Distance Learning & The Organized Home
We at Changing Places have run out of adjectives to describe life in the “new COVID-19 era”–different, challenging and uncertain are a few. Adding a layer of stress to our lives here in Northern California? The wildfires that are still raging in several counties, threatening homes and life and sanity. Oh, and school just started for many of our kids.
We know this much is true: Your home should be your haven. It should be a place where you find refuge, calm, peace and comfort. The dynamic and stressful world outside should stay outside.
The Optimal Kid’s Workspace
For most American families, the new school year has begun remotely from home, aka “distance learning”. We’ve collected several great tips to optimize the calm and order in your home, while also creating a productive learning space for your kids.
This New York Times article provides awesome tips for setting up a great, productive remote learning space for your kids:
- Carve out space for schoolwork based on your child’s age and learning style.
- Consider a rolling cart for moving school supplies from room to room on the fly.
- A label maker can transform any workspace into one that feels neat and organized.
- Hang a large white board in your kids’ work area and, depending on their age, use it to help them chart their various meetings and tasks, or do so for your entire family.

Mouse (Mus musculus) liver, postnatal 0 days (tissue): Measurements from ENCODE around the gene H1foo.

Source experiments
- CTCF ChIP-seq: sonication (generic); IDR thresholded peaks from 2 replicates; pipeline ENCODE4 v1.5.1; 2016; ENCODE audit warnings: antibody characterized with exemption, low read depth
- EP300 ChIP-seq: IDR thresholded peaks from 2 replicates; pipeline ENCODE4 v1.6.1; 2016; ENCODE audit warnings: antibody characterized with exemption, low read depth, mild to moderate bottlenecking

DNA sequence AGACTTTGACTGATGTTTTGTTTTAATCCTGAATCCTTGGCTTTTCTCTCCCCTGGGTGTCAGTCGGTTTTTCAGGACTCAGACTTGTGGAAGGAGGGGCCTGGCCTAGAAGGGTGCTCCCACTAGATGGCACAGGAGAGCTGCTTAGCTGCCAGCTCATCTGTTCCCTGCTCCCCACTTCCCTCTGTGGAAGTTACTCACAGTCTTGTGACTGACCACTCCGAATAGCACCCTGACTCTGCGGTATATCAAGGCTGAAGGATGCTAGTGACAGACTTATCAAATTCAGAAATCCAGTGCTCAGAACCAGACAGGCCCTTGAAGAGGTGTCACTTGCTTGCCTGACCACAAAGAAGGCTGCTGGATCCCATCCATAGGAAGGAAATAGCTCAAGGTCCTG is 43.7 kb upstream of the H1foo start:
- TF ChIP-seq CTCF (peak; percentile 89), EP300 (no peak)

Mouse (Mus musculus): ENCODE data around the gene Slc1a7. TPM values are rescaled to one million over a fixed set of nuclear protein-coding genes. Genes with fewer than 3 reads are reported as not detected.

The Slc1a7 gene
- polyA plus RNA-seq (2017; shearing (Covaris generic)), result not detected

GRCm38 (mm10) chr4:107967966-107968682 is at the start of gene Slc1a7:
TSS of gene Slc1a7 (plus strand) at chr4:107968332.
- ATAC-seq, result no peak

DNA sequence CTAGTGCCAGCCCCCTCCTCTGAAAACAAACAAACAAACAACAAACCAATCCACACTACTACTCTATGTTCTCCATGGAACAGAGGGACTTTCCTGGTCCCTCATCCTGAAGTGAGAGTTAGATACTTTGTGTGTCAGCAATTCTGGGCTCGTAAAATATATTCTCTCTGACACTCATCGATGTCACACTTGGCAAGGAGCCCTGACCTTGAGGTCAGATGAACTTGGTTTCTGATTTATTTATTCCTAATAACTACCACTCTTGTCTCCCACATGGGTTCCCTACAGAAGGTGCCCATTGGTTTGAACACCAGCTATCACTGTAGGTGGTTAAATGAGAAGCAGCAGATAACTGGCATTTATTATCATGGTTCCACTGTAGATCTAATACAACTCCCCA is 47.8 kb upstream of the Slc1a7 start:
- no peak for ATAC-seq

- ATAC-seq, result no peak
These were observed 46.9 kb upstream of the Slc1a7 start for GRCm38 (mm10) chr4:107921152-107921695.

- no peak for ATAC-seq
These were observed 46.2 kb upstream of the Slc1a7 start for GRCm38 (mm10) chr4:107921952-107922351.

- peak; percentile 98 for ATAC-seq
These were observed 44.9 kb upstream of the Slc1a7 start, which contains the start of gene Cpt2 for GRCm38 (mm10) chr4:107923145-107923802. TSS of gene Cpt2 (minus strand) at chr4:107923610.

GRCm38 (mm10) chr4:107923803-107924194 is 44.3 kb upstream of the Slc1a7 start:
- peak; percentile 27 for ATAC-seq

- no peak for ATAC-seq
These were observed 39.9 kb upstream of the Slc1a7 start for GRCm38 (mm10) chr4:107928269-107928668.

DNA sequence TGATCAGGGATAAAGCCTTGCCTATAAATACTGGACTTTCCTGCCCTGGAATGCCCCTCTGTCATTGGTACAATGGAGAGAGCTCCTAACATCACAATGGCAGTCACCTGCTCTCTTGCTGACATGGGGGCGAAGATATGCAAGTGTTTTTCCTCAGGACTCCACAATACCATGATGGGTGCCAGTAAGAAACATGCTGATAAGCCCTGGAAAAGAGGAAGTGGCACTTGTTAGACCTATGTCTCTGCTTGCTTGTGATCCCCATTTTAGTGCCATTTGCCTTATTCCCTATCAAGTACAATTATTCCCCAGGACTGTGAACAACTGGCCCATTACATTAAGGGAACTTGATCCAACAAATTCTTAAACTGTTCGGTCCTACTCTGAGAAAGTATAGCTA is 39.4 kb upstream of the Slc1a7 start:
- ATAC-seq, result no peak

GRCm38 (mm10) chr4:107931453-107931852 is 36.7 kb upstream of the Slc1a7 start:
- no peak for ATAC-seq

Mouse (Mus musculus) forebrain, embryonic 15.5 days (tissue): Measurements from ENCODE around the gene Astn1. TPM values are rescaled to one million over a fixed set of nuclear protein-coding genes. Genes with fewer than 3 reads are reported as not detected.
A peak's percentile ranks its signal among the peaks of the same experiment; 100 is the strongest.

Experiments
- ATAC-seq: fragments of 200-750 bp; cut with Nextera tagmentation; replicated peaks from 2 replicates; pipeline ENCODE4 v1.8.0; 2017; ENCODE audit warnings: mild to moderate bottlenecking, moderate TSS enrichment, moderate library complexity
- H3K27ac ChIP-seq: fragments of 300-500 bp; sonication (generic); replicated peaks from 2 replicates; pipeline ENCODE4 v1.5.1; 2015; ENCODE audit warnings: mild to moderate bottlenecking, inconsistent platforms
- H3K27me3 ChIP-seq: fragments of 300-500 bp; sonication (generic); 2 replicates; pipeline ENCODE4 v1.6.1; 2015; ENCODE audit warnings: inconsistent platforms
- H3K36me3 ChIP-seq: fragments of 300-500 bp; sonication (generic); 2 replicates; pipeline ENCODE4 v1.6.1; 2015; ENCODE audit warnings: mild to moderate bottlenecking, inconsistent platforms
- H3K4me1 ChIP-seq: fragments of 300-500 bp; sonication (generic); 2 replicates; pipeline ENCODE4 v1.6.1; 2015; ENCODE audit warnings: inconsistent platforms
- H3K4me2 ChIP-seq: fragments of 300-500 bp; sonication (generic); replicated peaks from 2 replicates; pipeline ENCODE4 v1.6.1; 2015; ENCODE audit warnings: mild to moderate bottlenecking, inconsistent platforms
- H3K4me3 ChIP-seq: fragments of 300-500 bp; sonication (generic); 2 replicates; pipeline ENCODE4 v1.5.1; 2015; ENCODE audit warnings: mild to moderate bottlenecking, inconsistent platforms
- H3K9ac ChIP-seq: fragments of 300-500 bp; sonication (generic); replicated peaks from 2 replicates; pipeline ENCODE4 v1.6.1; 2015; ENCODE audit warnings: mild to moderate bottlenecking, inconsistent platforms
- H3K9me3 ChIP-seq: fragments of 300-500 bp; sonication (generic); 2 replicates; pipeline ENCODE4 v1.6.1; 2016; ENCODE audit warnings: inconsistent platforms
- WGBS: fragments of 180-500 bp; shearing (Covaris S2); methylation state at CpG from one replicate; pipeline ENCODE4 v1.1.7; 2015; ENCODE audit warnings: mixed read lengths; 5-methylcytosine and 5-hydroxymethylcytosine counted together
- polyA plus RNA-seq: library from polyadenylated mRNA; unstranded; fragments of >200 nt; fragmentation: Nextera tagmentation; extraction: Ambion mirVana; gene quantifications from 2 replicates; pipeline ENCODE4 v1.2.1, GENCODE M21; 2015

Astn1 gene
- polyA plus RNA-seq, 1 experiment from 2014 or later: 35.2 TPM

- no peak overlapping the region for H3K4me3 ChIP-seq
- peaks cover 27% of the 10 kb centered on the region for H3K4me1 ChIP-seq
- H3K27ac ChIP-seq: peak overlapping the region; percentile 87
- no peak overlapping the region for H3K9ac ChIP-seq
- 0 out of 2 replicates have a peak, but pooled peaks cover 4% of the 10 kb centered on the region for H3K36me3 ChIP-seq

- Headphones are not so much an organizational tool as they are a sanity tool. If you’re trying to work while one kid watches Khan Academy and the other enjoys Sesame Street, you’ll be glad for a set of headphones.
Kitchen, Cafeteria or Workspace??
An organized home that’s optimal for distance learning doesn’t stop at the desk.
Make sure your kitchen is ready for hungry kids taking a break from learning. Our blog on kitchen organizing tips is a great place to start.
Parents Magazine offers advice on adapting your kitchen and dining space into prime real estate for home learning:
- Ensure that the kitchen or dining space is well lit, and that everyone has individual spaces.
- Buy portable dividers like these to ensure each child focuses on her own work.
- For snack breaks, dedicate a roomy drawer, a pantry basket, or an entire shelf to items like lunch boxes, water bottles and each kid’s favorite snacks, or they’ll end up living on the kitchen island 24/7!
- Centralize charging. Set up a docking station for phones, tablets, and laptops so everyone can easily find them but they won’t inhabit every outlet you need for appliances. If you can’t spare counter space, use a side table in your family room or dining room.
We’re All In This Together
Many of us at Changing Places have kids, while balancing the work or organizing and relocating clients. As a working mom running Changing Places and raising two kids schooling from home, here are my tips for sanity since the pandemic began:
- Be kind to yourself. You’re doing the best you can.
- Develop a family calendar that’s visible to everyone.
- Have the occasional quick daily family huddle after dinner. You and your partner (and your kids if they’re old enough) can review the week’s upcoming events together.
- Learn how to say no to over-committing your time, energy and money. I find that the magic word “no” saves me stress!
- Prep at night for the next day. Best. Advice. Ever.
- If you’re still stuck, don’t feel your home is organized, and can’t find the time to tackle it yourself, call Changing Places!
August 28, 2020
To Get Organized?